Howard Dean: Tea party the ‘last gasp of the 55-year-old generation’
Slams Obama’s staffers’ ‘contempt’ for liberals
The tea party movement represents “the last gasp of a generation that has trouble with diversity,” Howard Dean told an audience Wednesday.
The former governor of Vermont and head of the Democratic National Committee told a breakfast hosted by the Christian Science Monitor that he expects the tea party to be a powerful influence in the 2012 election as it was in the 2010 election, but he doesn’t see it as the future of American politics.
“I think it’s the last gasp of the 55-year-old generation, not the first gasp of a new generation,” he said. “It’s a group of older folks who’ve seen their lives change dramatically. The country’s not the same … All of a sudden it’s here for them and they don’t know what to do … Every morning when they see the president they’re reminded that things are totally different than when they were born.”
Dean, who became a folk hero to progressives after his iconoclastic 2004 presidential run, suggested that the Republicans may find it more difficult to attract voters in the future, as the influence of the over-55 crowd wanes. But he said the GOP could still attract new voters, provided they change their message.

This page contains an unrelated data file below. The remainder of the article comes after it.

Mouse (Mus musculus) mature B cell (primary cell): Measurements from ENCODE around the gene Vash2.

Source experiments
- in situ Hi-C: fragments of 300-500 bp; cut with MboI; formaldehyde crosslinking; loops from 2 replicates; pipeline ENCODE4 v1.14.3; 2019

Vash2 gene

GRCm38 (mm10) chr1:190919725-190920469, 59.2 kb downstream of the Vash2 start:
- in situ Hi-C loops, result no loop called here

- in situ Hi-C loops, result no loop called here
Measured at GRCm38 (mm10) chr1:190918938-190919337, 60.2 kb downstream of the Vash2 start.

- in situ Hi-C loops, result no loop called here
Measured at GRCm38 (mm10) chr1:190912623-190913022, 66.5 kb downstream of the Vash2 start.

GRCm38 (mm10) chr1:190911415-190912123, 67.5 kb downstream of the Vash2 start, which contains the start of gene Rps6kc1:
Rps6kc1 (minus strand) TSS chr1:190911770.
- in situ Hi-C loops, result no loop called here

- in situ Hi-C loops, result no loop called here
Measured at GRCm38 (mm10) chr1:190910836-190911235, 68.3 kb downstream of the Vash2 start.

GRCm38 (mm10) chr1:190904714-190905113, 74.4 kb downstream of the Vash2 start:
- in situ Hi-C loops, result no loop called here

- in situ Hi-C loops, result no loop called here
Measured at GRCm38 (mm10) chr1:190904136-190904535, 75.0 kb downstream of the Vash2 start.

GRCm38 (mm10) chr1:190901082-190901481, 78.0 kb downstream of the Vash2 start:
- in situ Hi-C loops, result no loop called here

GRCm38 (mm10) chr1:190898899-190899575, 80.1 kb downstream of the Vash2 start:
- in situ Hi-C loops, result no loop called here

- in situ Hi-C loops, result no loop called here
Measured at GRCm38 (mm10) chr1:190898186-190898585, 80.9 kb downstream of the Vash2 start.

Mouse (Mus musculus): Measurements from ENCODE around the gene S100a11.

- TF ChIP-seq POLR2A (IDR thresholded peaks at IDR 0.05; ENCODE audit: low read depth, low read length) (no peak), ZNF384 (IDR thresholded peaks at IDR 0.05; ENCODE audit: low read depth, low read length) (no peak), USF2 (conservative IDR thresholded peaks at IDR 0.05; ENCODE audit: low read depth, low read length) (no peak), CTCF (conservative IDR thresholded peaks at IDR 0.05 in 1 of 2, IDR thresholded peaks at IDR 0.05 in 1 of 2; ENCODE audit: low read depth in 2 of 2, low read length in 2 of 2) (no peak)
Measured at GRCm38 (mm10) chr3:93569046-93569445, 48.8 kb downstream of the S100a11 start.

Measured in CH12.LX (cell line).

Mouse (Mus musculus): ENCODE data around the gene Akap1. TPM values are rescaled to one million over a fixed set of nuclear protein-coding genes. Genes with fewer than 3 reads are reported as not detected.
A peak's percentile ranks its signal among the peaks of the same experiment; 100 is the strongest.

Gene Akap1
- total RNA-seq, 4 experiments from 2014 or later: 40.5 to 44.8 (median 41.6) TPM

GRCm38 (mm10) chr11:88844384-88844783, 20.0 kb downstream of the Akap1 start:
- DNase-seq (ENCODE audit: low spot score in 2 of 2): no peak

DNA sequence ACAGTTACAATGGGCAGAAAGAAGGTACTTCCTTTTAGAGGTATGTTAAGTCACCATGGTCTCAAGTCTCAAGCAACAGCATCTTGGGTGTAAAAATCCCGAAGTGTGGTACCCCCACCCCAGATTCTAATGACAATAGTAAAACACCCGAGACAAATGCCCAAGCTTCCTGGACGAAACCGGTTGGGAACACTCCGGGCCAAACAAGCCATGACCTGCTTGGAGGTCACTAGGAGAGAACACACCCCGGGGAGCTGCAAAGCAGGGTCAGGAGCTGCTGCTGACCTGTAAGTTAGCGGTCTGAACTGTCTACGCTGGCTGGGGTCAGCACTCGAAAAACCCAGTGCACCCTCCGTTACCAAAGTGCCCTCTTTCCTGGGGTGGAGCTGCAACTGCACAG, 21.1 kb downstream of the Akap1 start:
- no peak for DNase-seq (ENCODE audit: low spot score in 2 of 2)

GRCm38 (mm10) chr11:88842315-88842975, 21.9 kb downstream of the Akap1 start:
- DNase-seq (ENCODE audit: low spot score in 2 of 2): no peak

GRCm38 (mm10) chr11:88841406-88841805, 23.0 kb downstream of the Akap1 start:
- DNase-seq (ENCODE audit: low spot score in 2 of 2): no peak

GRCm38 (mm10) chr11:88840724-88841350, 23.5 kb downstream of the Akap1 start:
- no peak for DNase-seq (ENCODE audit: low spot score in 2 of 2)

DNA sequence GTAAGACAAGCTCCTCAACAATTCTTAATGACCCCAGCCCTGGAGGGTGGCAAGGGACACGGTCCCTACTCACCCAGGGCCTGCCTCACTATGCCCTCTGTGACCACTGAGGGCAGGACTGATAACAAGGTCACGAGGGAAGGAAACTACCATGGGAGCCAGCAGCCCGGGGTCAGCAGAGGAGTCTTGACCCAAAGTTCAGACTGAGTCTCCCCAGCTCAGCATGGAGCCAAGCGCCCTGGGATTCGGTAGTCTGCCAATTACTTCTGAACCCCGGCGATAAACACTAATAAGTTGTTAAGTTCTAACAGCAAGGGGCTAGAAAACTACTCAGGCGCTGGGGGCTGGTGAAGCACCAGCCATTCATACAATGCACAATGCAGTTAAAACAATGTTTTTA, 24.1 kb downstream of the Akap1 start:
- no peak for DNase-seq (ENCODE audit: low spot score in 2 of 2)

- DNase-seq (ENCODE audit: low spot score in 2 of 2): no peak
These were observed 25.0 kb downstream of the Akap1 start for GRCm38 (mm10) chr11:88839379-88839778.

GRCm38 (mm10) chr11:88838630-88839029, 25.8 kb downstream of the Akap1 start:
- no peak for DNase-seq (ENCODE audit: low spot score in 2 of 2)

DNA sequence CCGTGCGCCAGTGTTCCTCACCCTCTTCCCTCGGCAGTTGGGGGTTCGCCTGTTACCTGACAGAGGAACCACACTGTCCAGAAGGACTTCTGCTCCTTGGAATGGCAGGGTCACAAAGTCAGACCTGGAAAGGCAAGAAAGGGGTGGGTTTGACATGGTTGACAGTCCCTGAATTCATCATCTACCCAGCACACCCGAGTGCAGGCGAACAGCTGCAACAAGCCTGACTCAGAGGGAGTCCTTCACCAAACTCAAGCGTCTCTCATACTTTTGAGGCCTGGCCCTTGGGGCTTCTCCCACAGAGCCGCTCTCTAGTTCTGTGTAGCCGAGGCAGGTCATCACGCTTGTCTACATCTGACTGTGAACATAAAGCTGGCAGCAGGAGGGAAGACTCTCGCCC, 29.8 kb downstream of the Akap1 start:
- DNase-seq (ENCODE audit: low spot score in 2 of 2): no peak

“They can get this younger generation,” he said. “But they can’t get it on the backs of gays and immigrants, because many of their friends are gays and immigrants.”
Dean also welcomed the staffing changes at the White House and criticized current White House staffers who he said had “contempt” for the president’s progressive base.
Dean didn’t name names, but the comment seemed targeted at Press Secretary Robert Gibbs, who announced this week he will be leaving the White House. In an interview with The Hill last summer, Gibbs criticized the “professional left” for their frustration with President Obama’s policies, provoking anger among liberals.
“As they say, don’t let the door hit you in the you-know-what on the way out,” Dean said.
The following video was uploaded to the Web by the Christian Science Monitor.